Newspaper Archive of
Hays Free Press
Kyle, Texas
February 13, 2013     Hays Free Press
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February 13, 2013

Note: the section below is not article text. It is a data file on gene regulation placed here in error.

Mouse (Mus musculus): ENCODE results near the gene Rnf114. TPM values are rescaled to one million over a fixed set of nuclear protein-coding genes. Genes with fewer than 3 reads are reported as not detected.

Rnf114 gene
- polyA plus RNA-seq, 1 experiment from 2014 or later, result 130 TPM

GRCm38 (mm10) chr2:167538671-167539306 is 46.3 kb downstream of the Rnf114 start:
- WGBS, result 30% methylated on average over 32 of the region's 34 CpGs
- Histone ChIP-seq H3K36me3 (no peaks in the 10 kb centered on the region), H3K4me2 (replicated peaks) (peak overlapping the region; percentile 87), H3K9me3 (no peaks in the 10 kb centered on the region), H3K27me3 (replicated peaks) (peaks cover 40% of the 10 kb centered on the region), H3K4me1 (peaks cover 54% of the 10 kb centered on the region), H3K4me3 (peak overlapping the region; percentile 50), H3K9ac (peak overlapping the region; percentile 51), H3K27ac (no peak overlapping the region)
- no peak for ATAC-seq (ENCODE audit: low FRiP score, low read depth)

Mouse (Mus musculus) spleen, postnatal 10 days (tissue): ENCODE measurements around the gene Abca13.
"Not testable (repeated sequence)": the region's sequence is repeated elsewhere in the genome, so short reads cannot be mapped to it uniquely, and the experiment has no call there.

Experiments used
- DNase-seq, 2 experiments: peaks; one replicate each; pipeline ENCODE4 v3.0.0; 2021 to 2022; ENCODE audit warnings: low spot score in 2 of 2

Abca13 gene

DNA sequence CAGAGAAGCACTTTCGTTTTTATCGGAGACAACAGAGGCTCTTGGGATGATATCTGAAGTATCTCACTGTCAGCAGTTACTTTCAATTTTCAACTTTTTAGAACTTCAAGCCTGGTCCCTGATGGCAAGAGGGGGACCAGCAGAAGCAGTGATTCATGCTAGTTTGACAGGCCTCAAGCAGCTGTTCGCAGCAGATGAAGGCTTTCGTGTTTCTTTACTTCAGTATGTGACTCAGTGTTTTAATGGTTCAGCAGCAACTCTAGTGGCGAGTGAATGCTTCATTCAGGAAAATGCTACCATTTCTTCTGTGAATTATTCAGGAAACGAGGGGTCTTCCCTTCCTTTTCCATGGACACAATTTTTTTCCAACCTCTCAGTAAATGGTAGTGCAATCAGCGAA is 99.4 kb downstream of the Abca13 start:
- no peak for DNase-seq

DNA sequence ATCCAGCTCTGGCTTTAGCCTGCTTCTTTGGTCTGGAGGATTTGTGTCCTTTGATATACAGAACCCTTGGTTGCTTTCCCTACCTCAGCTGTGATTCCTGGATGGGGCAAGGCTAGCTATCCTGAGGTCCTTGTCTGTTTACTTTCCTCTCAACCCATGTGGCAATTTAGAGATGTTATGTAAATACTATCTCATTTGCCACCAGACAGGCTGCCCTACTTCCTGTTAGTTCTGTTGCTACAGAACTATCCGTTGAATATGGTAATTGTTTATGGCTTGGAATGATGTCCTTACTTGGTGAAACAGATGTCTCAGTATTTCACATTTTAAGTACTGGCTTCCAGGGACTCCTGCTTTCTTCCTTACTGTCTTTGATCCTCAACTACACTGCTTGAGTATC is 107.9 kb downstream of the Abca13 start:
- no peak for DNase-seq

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Page 2A NEWS Hays Free Press * February 13, 2013 c re__Le The Hays Free Press (ISSN 1087-9323) published weekly by Barton Publications, Inc., 122 N. Main St., Buda, TX 78610. Periodicals postage paid at Buda, TX 78610 and additional mailing offices. POSTMASTER: Send address changes to Barton Publications, Inc., nO. Box 339, Buda, TX 78610. ISSN#1087-9323 NEWS TIPS If you think it's news, we probably do too! Newsroom phone: 512-268-7862 E-mail: news@haysfreepress. com Mail: P.O. Box 339, Buda, Texas 78610 CORRECTIONS Any erroneous reflection uponthe character, standing or reputation of any person, firm or corporation which may appear in the pages of the Hays Free Press will be corrected upon being br ought to the attention of the publisher. DEADLINES The deadline for display advertising and any contributed news copy in the Hays Free Press is 5 p.m. Friday the week prior to publication. * The deadline for Letters to the Editor and classified word advertising in the Hays Free Press is noon Monday the week of publication, though we encourage readers and advertisers to observe the Friday deadline. LETrERS GUIDELINES We welcome locally written letters to the editor on timely topics of community interest. We ask that you keep them to about 350 words in length and that you not indulge in personal attacks on private individuals. Letters may be edited for brevity and clarity. All letters should be signed by the author and include a daytime phone number where the author can be contacted for verification. Letter writers are limited to one letter per month. Letters can be emailed to HISTORY Founded April 10, 1903, by Thomas Fletcher Harwell as The Kyle News, with offices on the corner of Burleson and Miller Streets in the town's oldest remaining building. It merged into The Hays County Citizen in 1956. The paper consolidated with The Free Press in October, 1978. During its more than 100-year history the newspaper has maintained offices at more than a dozen locations in Kyle and Buda. BY ANDY SEVILLA As a Kyle resident steps up to fight for a position on the city council, another one drops out of the race. "Recently, I undertook a new business venture, one that has to be my first priority," Bill Sinor, ~vho filed his candidacy for the at-large District 3 seat on Jan. 30, said in an email statement. "Unfortunately, this doesn't leave time for much else. I know the city needs strong leadership, leadership that at this time I feel I can't provide." Sinor, who was the lone can- didate for council member Brad Pickett's currently held seat, drew an opponent Mon- day. Pickett said earlier this month he would not seek re- election. "I will not be running again in May," Pickett said. "My fam- ily and I have made this a mat- ter of prayer. Our family has had a rough 3 years in regards to my health and I need to take some time to take care of my health. Chad Benninghoss, who said his child and Sinor's played on the same little league team, filed his candidacy to the Dis- trict 3 seat out of an interest for city gov- ernment. "I wasn't looking to get on a soapbox and make a complete change in one area of the city," Benning- hosssaid."I BENNINGHOF justwanted to be a contributing member, I have the time and I have some education experience." Benninghoss who is a nurse practitioner for the Central Texas Medical Center's emer- gency room and holds a bro- ker's license in real estate in Texas and California, said his new employment position al- lows him the time necessary to commit to service on the city council. "I want to continue to do some of the good work other folks have already started," Benninghoss said. Benninghoss is no stranger to city politics. He ran an un- successful bid against Lucy Johnson, where she took the majority vote and began her political career as a Kyle coun- cil member. Johnson is the present Kyle mayor. Benninghoss said he lives in Hometown Kyle, is a family man, and just wants to make the city a "better place." "I think every city can im- prove in some areas, just like every household can improve in certain areas, every govern- ment can improve in a lot of ar- eas, maybe financially our city can improve or stabilize itself, as far as the amount of debt that it's accrued," Benninghoss said. "If there's options out there to look at, I might have a good eye to help out when budget time comes around." With Sinor's withdrawal, Benninghoss will be the lone candidate for Pickett's expiring seat. Council member Diane Hervol, whose at-large Dis- trict 1 seat is also set to expire in May, has filed for reelection and remains the lone candi- date in that race. The filing deadline for a place on the ballot is March 1. Sinor said he ~11 withdraw his candidacy for the District 3 seat with a "heavy heart," but remains committed to serve on the city council. "Once we are up and run- ning, I have no doubt that serv- ing on Kyle City Council is in my future," Sinor said. "I plan on filing next year when I have more time to commit to the great people and the wonder- ful city of Kyle." / BY ANDY SEVILLA "Obviously things that are yeah, so, yeah," Grant said. confidential are confidential, "I instantly got in touch with but my best policy is that if them (the Omni in San Anto- something is confidential you nit), and I was told that (City Sensitive city information talkwithsomeone," Grantsaid. Manager) Lanny Lambert was could have been leaked af- "Yea_h, there's stuff here (in the in the process of picking it ter the city's attorney forgot city issued cell phone)certain- up." his city-issued cell phone in a ly that, there are certain emails "It's probably not the first downtown hotel in San Anto- that I might give the council time I, or anyone else, has left nit Sunday. or send them a confidential a cell phone somewhere ... I At around noon Sunday memo. Obviously if anyone's don't know what else to say. the Hays Free Press received a office is open at any point it's We're all human, we've all done phone call from the Loss Pre- there, or if a cell phone is left it," Grant said. vention department of the somewhere, there's always that Kyle council members were Omni hotel asking if it was problem." alert to the potential problem. known to whom the cell phone Grant said he accidentally "I called the hotel and en- from which they were calling took his cell phone wi~ him sured the phone is being kept belonged, on his personal trip to San An- in the hotel safe and will be re- The cell phone was, in fact, tonio and human error was to trieved early tomorrow morn- the one issued to Kyle City At- blame as the cause for leaving ing," said council member Sa- torney Julian Grant. the city phone behind, mantha Bellows-LeMense. The hotel said they were "It was forgetfulness," Grant Council member Becky Sel- calling phone numbers that said. "It was a personal trip, bera did not discount the im- had recently been dialed on and you were the last person portance of the misplaced city that cell phone in an effort to apparently I talked to and property and the existing po- find the owner, that's why they called you." tential for sensitive city busi- In an age of evolving tech- Grant said he noticed near- ness being leaked, but said nology, city employees connect ly 24-hours later that his city that it was a personnel matter their city email to their smart phone was missing, that the council, as a whole, phones, effectively rendering "I have a secure place that will look into. any information in it avail- I keep it (the phone), person- "I can assure you this matter able to anyone who could find ally, and noticed it wasn't there will be dealt with," said coun- missing or lost city property, and at that point realized that cil member Diane Hervol. City Manager Denied Continued from pg. 1A one against Aqua Operations, Inc., and one against the Bar- ton Springs Edwards Aquifer Conservation District. Council members also were to have "an attoruey-client consultation, on a matter in which the duty of the attor- ney to the governmental body under the Texas Disciplinary Rules of Professional Conduct of the State Bar of Texas con- flicts with this chapter." "Nobody on council, in- cluding myself, knew [Lam- bert] was not going to be at executive session," said Kyle Mayor Lucy Johnson. Pickett, too, said he was perplexed at Lambert's ab- sence in executive session, "except for maybe the last is- sue of executive session on the agenda [the attorney-cli- ent consultation[." "[Grant] told me a head of time, a couple of days before, that he needed the opportuni- ty to meet with the city coun- cil, his bosses, and tell them about his goals, directions and ideas for his department; and to brief them regard- ing what he's discovered and found, and his impressions of the cit, of the organization," Lambert said. Respecting that privacy, Lambert said he agreed to for- go involvement in executive session during that part of the closed meeting's agenda. Grant said the "attorney- client consultation" in the executive session agenda was just a discussion between the council and city attorney on matters that are going to re- main confidential. "I couldn't discuss anything about that," Grant said. "But no, I mean [Lambert] and I did a mutual thing about that. You know, in most cities, any- thing that somebody wants me to meet with the attorney for some frank discussion, you know the way we handle that is, you know, kind of part of the discussion. You know what I mean; it's just kind of the same parcel of it. But cer- tainly a mutual decision." Pickett, however, said that the authority to ask someone to attend or not attend an executive session should be up to the council as a whole. Echoing him, Johnson said the council should be asked, not the city attorney, whether Lambert is to attend execu- tive sessions. "To be truthflfl... I thought they would call me back in for the litigation [discussions]," Lambert said. "But I had not spoken with the mayor about it, I had only spoken with [Grant], so I think it probably was just an oversight, I don't think he thought about it and I don't think the council knew why I wasn't there." Grant, however, said that because he and Lambert de- cided it would be too early and premature to bring in outside counsel for the litiga- tion discussions, he, too, de- cided not to include Lambert in those discussions on Feb. 5, because "there wasn't any- thing to discuss really." "We took the matter up and just felt that, like I said, we're not in a state where we have much to share with [Lambert] this was kind of a status, here we are." "We would have our outside counsel there to discuss it if we were really doing much in detail and certainly [Lambert] and the outside counsel and any other staff members that might have some relevance would be in there, things that are necessary for the council to be informed, but it wasn't anything that's of that really, it just shook out that way," Grant said. When told that Lambert said he thought he would be involved in the litigation update agenda item during executive session, and that Johnson said the council did not participate in the decision behind excluding Lambert from that discussion, Grant was in disbelief. "Honestly, I assume that they haven't been, that no one in the council would be discussing even the merits of what we talked about with you, and they've certainly made that aware to me," Grant said. "So I would be cautious, I would just say be cautious there, because I wouldn't want you or anyone else to be incit- ing them to violate the Open Meetings Act." The Hays Free Press sent an email requesting comment to all seven elected officials. In the email, questions were asked about why Lambert did not participate in the execu- tive session and who decided that. They were also asked if discussions during that ex- ecutive session deviated from the agenda, by discussing personnel matters or hearing complaints on Lambert. Council members Saman- tha Bellows-LeMense, Diane Hervol and David Wilson all expressed discomfort with discussing matters of execu- tive session. According to a July 11, 1989 opinion by then-Texas At- torney General Jim Mattox, Section 551.146 of the Open Meetings Act "does not pro- hibit persons who are pres- ent at the executive session from afterwards talking about the subject matter of the ses- sion." Other state statutes or du- ties, however, may limit what a member of the governmen- tal body may say publicly. Grant said there was noth- ing "nefarious" behind the Feb. 5 executive session. "It's just the way it procedurally was." Road Bond: Kyle citizens get to say yay or nay Continued from pg. 1A Subscribe to the $28 for one year and get 2 TICKETS FREE ($80 VALUE) FOR SHOW ON FEB. 21 AT 8 P.M. Limited tickets available! New subscribers only! CALL 512-268-7862 FOR MORE INFO. Perwez said the bond issu- ceiving the benefit of that important; but safety is num- ance cost would not have an roadway being constructed for ber one." added tax impact to the fig- the needs of the city," Widacki Widacki said each road ure already estimated. City told council members at the plannedforimprovementshas officials have forecasted an Feb. 5 meeting. "So that's ba- about a 25 percent contingen- increase of $0.2075 per $100 sically why there are no right- cy built into their estimates, of property valuation to cover of-way costs in the estimate "so between the five different the project's cost, based on for Marketplace (Avenue)." roadways there's, I'd say real- current overall property valu- Council member Ray Bryant istically, an excess of probably ations, tookissue withWidacki's belief several million dollars." Thus, Openly, city officials have in donated right-of-way, with- Marketplace Avenue's exten- stated they do not foresee im- out having any written agree- sion could still be built even if posing a tax increase of nearly merit with property owners, area property owners decide $0.21 cents brought on by the Bryantsaidthatjustbecause against donating right-of-way project, and instead are hope- conversations have been had, land. ful the road improvements "that doesn't mean that they're Perwez said that, depend- will attract residential and going to accept it." ing on the final wording of the commercial developments "I would hate to approvebond election ordinance, sav- to help defray the cost of the a road to be built where we ings on a road's reconstruc- road improvements, as well as do not have the land for it, or tion could be used to cover any added sales taxes brought have no means of acquiring increased expenses on anoth- on by the expected population the land," said Silverado er road in the improvement influx, homeowner Lisa Furler in her project. In a Silverado Homeowners HOA's meeting at city hall. Mobility committee mem- Association (HOA) meeting at Council member Brad Pick- bers Joe Bacon and Gayle City Hall Friday, the city's mo- ett askedWidacki to pursue on Meiser appeased Silverado bility committee made a brief an agreement in writing with HOA members' concerns over presentation and then an- the propertyowners. Marketplace Avenue's right- swered questions on the road "I would like you to pursue of-way uncertainty. bond proposal, that in whatever matter we "It does look favorable that Several homeowners ex- feel is necessary, because we the land will be donated and pressed approval for the proj- want to be able to tell the citi- that's what we're going by," ect at that meeting, but also zens that vote for this (bond Meiser said. cautioned they would like election) that that is the end Council members unani- concrete answers regarding cost," Pickett said. "If it's not, mously approved calling the right-of-way for the Market- then we need to be able to tell $36 million road bond elec- place Avenue extension before them that as well." tion at their Feb. 5 meeting the election in May. For Fufler, Marketplace Av- and they are scheduled for City Engineer Steve Widacki enue is a priority because of their final vote on the matter said the estimated $4 million the access, not only to shop- Feb. 19. cost for the extension of Mar- ping but to the hospital. Furler said she thinks put- ketplaceAvenue does not have "if we have the means ofting the road bond election to right-of-way acquisition fac- acquiring the (right-of-way) the voters is a"great idea." tored into it, because property land, whether that's through "We really need to be con- owners have said they would donation or purchase, then cerned about the children that donate the land. yes, (Marketplace Avenue) are walking on roads with no "It's been posed to the prop- needs to be built, sidewalk," Furler said. "Just erty owner on two different "We really need to be con- knowing the growing number occasions that we would an- cerned about the safety of all of our population, we're in a ticipate they would donate the our citizens," Furler said. 'And rush and not always watching. right-of-way for (Marketplace access to the high school, to I don't want us to wait for an Avenue), because they're re- the hospital, to shopping, is accident to build the roads."